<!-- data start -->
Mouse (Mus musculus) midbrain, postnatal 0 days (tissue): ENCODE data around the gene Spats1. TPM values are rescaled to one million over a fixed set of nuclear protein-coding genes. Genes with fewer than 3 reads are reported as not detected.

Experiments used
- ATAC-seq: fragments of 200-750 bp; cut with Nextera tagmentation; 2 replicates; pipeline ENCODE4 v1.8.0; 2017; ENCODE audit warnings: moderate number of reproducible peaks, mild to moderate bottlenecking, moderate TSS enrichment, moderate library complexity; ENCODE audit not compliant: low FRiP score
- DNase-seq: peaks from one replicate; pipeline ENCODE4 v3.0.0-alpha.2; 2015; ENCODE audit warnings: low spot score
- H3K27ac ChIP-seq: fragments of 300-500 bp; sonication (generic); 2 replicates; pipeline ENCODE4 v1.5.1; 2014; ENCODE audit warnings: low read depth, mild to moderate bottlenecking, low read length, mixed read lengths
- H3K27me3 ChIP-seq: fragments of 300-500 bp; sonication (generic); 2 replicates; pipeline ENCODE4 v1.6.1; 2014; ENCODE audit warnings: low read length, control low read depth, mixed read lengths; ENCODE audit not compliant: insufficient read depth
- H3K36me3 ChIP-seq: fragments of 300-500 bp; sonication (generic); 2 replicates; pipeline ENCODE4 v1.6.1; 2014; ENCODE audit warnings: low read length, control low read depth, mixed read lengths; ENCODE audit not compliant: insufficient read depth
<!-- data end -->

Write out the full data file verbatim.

Mouse (Mus musculus) midbrain, postnatal 0 days (tissue): ENCODE data around the gene Spats1. TPM values are rescaled to one million over a fixed set of nuclear protein-coding genes. Genes with fewer than 3 reads are reported as not detected.

Experiments used
- ATAC-seq: fragments of 200-750 bp; cut with Nextera tagmentation; 2 replicates; pipeline ENCODE4 v1.8.0; 2017; ENCODE audit warnings: moderate number of reproducible peaks, mild to moderate bottlenecking, moderate TSS enrichment, moderate library complexity; ENCODE audit not compliant: low FRiP score
- DNase-seq: peaks from one replicate; pipeline ENCODE4 v3.0.0-alpha.2; 2015; ENCODE audit warnings: low spot score
- H3K27ac ChIP-seq: fragments of 300-500 bp; sonication (generic); 2 replicates; pipeline ENCODE4 v1.5.1; 2014; ENCODE audit warnings: low read depth, mild to moderate bottlenecking, low read length, mixed read lengths
- H3K27me3 ChIP-seq: fragments of 300-500 bp; sonication (generic); 2 replicates; pipeline ENCODE4 v1.6.1; 2014; ENCODE audit warnings: low read length, control low read depth, mixed read lengths; ENCODE audit not compliant: insufficient read depth
- H3K36me3 ChIP-seq: fragments of 300-500 bp; sonication (generic); 2 replicates; pipeline ENCODE4 v1.6.1; 2014; ENCODE audit warnings: low read length, control low read depth, mixed read lengths; ENCODE audit not compliant: insufficient read depth